Analysis: How coronavirus has hindered social mobility in retail

Apprenticeships have been put on hold

The coronavirus pandemic has led to job losses and stemmed career progression across retail, but it seems that young people and those on low incomes have been the hardest hit. Rosie Shepard reports.

While coronavirus may not discriminate, the effects of the pandemic have hit some parts of society harder than others.

Research from McKinsey & Company revealed that 7.6 million jobs are now at risk across the UK, with those on the lowest wages the most vulnerable.

Almost 50% of jobs on the line are in occupations earning less than £10 per hour, far below the average UK wage of £13.30 per hour last year.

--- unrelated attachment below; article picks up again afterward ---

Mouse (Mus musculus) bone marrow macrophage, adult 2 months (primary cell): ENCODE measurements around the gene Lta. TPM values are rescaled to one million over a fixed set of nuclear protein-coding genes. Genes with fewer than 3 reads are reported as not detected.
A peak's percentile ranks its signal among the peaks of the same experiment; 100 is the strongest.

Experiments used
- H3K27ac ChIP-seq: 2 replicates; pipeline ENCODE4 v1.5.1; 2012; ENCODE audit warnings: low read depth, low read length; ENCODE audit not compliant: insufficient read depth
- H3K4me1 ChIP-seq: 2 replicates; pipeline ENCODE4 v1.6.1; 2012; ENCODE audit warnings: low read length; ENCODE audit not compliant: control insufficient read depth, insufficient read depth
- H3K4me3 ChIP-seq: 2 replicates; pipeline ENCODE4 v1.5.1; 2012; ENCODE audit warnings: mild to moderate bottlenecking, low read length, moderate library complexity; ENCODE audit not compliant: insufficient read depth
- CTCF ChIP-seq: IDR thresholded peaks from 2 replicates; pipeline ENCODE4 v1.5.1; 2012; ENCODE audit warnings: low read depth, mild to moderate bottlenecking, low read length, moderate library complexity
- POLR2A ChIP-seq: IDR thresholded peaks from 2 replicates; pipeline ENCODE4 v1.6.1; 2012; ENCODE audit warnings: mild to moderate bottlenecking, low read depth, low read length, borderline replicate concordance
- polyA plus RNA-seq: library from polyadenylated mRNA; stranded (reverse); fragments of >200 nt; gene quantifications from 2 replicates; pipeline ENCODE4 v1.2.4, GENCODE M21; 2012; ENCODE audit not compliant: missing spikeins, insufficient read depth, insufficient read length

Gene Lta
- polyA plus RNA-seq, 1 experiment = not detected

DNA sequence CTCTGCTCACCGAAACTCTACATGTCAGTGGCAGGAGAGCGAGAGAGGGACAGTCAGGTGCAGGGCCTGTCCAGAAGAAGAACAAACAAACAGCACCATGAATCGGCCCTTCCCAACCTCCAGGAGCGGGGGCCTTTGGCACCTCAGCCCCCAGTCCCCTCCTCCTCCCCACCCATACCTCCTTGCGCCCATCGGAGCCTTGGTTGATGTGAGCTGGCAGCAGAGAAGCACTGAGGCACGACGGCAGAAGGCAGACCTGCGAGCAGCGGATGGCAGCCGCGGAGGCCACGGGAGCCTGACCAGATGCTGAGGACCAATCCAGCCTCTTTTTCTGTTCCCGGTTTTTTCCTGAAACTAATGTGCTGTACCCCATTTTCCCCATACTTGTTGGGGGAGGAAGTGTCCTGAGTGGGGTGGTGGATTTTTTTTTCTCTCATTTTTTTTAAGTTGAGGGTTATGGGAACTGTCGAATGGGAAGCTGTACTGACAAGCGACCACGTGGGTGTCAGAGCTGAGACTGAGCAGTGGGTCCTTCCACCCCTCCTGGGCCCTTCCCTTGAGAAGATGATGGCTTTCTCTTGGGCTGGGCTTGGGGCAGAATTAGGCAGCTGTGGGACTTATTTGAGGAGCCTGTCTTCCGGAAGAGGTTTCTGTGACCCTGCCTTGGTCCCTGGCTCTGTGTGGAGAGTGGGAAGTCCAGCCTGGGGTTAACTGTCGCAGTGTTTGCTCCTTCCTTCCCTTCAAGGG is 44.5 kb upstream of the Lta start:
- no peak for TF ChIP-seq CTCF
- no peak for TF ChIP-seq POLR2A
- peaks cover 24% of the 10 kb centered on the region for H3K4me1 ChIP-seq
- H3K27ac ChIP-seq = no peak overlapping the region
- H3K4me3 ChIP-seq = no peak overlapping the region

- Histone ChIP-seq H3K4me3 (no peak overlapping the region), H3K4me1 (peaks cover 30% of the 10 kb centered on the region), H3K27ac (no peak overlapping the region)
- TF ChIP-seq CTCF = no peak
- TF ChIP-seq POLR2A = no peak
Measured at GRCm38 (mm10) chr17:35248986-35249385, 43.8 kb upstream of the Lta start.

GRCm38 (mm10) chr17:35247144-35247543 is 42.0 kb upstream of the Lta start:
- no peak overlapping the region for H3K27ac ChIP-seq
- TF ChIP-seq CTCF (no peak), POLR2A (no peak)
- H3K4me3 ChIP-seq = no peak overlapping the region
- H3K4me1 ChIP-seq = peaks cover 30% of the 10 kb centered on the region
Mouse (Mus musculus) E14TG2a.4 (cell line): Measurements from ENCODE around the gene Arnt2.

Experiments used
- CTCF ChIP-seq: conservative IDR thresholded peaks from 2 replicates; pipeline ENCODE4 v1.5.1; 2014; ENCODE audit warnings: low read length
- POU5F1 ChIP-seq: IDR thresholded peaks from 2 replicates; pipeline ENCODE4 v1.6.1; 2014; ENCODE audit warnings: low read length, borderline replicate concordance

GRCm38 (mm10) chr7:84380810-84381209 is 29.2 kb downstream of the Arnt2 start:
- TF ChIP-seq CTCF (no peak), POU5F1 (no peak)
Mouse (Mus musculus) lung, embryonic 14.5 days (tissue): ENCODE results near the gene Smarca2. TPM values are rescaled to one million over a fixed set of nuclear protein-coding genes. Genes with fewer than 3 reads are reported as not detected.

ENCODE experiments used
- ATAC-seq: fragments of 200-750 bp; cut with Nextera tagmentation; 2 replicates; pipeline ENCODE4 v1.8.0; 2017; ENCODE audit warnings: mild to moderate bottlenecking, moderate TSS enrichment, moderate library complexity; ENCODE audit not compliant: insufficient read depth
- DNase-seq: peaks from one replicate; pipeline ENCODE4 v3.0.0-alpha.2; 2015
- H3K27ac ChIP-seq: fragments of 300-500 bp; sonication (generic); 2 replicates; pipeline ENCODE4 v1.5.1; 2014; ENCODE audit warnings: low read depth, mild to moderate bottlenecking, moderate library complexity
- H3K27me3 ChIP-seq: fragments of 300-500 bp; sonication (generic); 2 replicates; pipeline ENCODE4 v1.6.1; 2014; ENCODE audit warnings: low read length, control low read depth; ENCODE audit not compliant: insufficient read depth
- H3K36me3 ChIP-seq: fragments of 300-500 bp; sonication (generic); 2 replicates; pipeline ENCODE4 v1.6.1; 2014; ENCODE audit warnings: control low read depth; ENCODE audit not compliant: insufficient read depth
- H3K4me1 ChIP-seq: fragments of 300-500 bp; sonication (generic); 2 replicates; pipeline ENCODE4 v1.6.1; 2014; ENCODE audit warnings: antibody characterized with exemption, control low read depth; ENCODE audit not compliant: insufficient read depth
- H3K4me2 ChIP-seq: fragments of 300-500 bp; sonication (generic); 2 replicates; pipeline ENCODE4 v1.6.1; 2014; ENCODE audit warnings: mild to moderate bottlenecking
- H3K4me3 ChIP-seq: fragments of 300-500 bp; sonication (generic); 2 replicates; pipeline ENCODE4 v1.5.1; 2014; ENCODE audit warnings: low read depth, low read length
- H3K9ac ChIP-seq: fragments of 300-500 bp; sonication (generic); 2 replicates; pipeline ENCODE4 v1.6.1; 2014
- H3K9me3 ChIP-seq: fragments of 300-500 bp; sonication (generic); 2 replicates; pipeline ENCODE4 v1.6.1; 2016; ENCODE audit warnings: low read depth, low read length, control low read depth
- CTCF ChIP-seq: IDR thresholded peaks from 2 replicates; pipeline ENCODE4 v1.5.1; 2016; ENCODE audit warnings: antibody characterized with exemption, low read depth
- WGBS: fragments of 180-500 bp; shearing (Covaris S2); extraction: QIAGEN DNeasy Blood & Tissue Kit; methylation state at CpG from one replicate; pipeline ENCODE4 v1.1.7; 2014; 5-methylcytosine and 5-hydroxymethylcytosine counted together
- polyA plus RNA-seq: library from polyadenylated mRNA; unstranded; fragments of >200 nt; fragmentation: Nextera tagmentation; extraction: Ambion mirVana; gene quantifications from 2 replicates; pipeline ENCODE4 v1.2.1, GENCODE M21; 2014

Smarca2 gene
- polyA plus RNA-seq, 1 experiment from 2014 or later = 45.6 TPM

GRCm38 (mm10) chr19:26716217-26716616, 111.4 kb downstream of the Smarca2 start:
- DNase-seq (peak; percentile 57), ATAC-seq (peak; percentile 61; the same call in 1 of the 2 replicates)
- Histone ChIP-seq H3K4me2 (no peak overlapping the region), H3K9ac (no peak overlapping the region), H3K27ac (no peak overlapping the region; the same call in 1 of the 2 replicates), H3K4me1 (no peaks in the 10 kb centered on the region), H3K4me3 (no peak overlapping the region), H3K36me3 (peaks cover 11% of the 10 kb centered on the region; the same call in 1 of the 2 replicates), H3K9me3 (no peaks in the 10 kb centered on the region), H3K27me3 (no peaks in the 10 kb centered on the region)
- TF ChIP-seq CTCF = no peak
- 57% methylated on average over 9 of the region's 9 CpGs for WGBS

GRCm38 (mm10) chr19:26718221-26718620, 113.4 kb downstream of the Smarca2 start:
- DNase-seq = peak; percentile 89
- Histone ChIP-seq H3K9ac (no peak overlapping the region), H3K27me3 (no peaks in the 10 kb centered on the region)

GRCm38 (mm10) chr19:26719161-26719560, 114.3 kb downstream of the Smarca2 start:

Meanwhile, the proportion of jobs at risk in the lowest-income regions of the UK, such as Blackpool and Stoke-on-Trent, is between 23% to 29%, whereas just 18% to 25% of jobs in the highest-income regions are vulnerable.

It’s no secret that the retail sector has suffered its own issues as customers and retailers alike tighten their belts to help weather the storm.

To date, almost 125,000 retail jobs have been lost this year and with 13,867 stores closed permanently so far in 2020, according to the Centre for Retail Research, many of these roles will have come from the shop floor. 


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